Something that was brought up in the conversation that I hadn’t noticed and after hearing fixed the ending for me, was how the two monsters mirrored each other and how the ending reflected that. At the end the monster-monster was easiest to reason with, where as the man-monster could not be reasoned with at all. So that brought the story into an interesting take that the man was more of the monster than the monster itself.
Another interesting view that was brought up was how important it was for C.P. to survive against all the others. That happening showed how Samantha was starting to heal when it came to men in her life.
Lastly, before the conversation got too off topic, we discussed how interesting it is that some people cannot picture things in their head. For myself, when I read a book, it plays out like a movie! I cannot imagine that not happening. One person in our group cannot picture things in her head, so it was really cool to hear her point of view and how she sees and views stories. One of the funniest things that she had said was that when someone is like, “Why don’t you like this character, he is hot?” she thinks, “You can’t see him. How is his name hotter than the other name?” What a fun and interesting thing to discuss!
One of the best conversations tonight with Oxford Exchange Book Club discussing She Who Became the Sun by Shelley Parker-Chan! Everyone absolutely loved this book. For some it became their absolute favorite and for others it really helped affirm certain characteristics they had or certain feelings that they had in their own journeys.
Everyone agreed that this author was incredibly crafty and after looking it up during book club, everyone was beyond surprised at how well this book was done when it is the author’s debut! So many in the book club felt that they didn’t just have a want to read it again but a need to revisit it again and even meditate on certain parts.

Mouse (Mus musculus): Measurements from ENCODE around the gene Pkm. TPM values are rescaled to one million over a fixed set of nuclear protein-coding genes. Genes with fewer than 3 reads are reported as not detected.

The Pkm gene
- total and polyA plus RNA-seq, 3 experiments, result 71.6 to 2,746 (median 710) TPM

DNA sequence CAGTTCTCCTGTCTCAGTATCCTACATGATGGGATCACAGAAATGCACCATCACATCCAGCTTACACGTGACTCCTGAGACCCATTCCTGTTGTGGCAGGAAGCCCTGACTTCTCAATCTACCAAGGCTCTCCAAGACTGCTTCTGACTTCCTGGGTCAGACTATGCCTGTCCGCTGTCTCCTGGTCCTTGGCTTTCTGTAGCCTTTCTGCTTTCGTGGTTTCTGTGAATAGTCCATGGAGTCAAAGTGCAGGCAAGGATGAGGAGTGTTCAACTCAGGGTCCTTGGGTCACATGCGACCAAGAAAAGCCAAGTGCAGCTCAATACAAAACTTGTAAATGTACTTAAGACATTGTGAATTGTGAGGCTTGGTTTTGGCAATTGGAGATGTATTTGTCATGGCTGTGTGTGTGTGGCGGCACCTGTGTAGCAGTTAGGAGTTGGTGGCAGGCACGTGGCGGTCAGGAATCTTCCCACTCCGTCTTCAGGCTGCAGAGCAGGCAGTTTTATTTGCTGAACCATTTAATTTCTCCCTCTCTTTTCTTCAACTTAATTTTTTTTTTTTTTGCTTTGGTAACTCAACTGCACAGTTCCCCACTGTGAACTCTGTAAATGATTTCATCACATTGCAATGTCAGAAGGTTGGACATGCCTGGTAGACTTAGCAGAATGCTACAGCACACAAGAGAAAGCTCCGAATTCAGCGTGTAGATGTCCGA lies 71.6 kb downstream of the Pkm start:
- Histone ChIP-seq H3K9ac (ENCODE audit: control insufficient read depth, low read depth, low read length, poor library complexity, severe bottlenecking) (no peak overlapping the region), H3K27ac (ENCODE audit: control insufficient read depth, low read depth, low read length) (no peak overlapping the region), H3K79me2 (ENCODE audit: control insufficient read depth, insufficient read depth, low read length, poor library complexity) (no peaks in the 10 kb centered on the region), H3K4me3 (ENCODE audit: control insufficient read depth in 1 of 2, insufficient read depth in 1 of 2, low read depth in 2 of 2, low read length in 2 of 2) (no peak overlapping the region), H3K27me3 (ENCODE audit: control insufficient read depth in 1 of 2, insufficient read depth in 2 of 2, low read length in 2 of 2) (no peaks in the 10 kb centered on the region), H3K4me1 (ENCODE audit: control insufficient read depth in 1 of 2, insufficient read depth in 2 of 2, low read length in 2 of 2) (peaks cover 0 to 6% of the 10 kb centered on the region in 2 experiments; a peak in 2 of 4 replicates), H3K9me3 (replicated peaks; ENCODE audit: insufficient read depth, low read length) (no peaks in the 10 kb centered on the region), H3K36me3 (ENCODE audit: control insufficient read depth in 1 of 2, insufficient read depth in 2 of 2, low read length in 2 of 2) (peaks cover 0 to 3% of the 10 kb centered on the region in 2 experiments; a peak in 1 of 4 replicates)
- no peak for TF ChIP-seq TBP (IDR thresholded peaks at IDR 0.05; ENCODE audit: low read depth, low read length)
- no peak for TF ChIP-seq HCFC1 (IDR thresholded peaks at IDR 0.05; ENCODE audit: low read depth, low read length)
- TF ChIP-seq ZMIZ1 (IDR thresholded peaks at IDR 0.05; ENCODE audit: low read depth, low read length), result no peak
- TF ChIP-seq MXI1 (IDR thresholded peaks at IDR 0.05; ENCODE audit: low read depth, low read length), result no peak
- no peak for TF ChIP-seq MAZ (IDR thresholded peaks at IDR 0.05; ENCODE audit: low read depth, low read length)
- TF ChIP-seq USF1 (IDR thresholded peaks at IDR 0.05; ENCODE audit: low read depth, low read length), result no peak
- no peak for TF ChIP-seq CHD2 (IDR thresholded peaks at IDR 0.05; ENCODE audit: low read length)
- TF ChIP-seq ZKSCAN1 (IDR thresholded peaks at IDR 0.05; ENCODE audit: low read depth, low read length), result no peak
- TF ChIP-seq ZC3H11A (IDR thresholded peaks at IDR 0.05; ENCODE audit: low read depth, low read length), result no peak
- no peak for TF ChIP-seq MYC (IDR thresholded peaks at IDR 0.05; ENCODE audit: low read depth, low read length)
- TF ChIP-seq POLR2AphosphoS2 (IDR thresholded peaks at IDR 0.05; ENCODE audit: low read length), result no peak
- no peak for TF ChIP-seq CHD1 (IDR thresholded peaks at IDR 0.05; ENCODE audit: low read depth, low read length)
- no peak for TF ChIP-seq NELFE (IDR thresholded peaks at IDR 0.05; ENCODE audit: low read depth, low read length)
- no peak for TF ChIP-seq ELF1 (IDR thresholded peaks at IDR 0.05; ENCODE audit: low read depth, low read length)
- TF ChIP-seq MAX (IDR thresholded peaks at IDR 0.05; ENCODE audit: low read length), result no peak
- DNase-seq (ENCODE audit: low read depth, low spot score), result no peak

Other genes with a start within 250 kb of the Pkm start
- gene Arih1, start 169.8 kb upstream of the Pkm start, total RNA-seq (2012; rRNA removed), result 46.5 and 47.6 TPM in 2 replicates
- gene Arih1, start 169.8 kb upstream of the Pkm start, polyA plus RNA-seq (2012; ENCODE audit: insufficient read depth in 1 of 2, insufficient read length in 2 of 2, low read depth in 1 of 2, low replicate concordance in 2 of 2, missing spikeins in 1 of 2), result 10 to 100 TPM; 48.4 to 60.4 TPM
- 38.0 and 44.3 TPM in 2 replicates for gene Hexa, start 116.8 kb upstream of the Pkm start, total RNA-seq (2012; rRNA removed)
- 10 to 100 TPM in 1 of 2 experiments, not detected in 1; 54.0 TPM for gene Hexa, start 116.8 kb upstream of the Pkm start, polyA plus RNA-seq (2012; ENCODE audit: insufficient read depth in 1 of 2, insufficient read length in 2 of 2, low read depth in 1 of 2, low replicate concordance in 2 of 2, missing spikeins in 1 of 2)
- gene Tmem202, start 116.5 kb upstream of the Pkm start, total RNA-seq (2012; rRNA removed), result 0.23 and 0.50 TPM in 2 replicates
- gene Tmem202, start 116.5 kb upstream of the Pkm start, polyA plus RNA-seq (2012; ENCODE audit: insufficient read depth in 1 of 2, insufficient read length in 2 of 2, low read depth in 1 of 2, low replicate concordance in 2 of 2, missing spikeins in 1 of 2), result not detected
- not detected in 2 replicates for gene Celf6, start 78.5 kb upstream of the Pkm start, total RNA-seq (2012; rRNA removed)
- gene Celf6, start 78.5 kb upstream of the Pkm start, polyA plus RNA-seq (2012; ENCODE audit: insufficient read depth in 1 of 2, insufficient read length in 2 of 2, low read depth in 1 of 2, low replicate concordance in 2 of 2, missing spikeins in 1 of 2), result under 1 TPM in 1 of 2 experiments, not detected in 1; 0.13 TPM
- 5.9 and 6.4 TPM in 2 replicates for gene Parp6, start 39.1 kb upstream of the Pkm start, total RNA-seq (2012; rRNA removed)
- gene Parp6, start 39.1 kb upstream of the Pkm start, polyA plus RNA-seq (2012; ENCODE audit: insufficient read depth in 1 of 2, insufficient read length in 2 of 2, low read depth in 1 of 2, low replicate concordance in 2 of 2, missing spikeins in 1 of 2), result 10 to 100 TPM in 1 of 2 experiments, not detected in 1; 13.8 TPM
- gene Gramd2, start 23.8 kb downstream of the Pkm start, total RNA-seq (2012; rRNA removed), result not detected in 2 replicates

There were two things that I didn’t even think about that were brought up about this book. One was the fact that the main character’s name in this book was never stated and how that shows how powerful it is to choose your own name and also correlates to having a deadname and the respect of not needing to know it. The other thing was the lesson that if someone didn’t have the certain challenges that you had, that they will have a harder time understanding you and where you came or come from, which is a very great thing to keep in mind when it comes to someone accidently hurting you through not understanding you when you know that they still care for you.
The relationship in this book between Ma and Zhu everyone agrees was outstanding. It was pure romance that really built each of the characters up and blossomed them into accepting who they really were. Also, it was fun to discuss how the relationship between Zhu and Ouyang acted like a mirror and how they were great foils to each other.
It seemed that everyone had come to the same thoughts and conclusions with this book. Everyone hopes for more ghosts in the next one and everyone thought about Mulan and Avatar a little while reading this book.
This book was golden with complexity and a deep understanding of humanity. I loved discussing it with the group and I loved that everyone absolutely loved it. I am so thankful for the deep and meaningful conversations that this book brought us. It is definitely a book to help others understand and grow.
Had a meeting last night with Mysterious Galaxy Bookstore discussing Iron Widow by Xiran Jay Zhao. The setup was very interesting and one I hadn’t done before. I was on zoom with one other person while the meeting was in person in the bookstore. The attendees in the bookstore had masks, so sometimes it was hard to see who was talking and it was also hard to wait for cues to speak up and know when to make a comment, but it was a good experience and very friendly. I was very happy with the experience since there isn’t many bookstores around where I live just like the other person on the zoom who lives states away had said about her location. It was a very accepting and kind group and open enough that someone was allowed to even bring a baby!
The meeting opened with the question ‘what is your useless talent’, which was a nice ice breaker. The meeting then went right into talking about how murderous the book was, which was a topic that the discussion kept going back to. It was interesting to hear everyone’s different opinions on that subject and how it ties in with the book.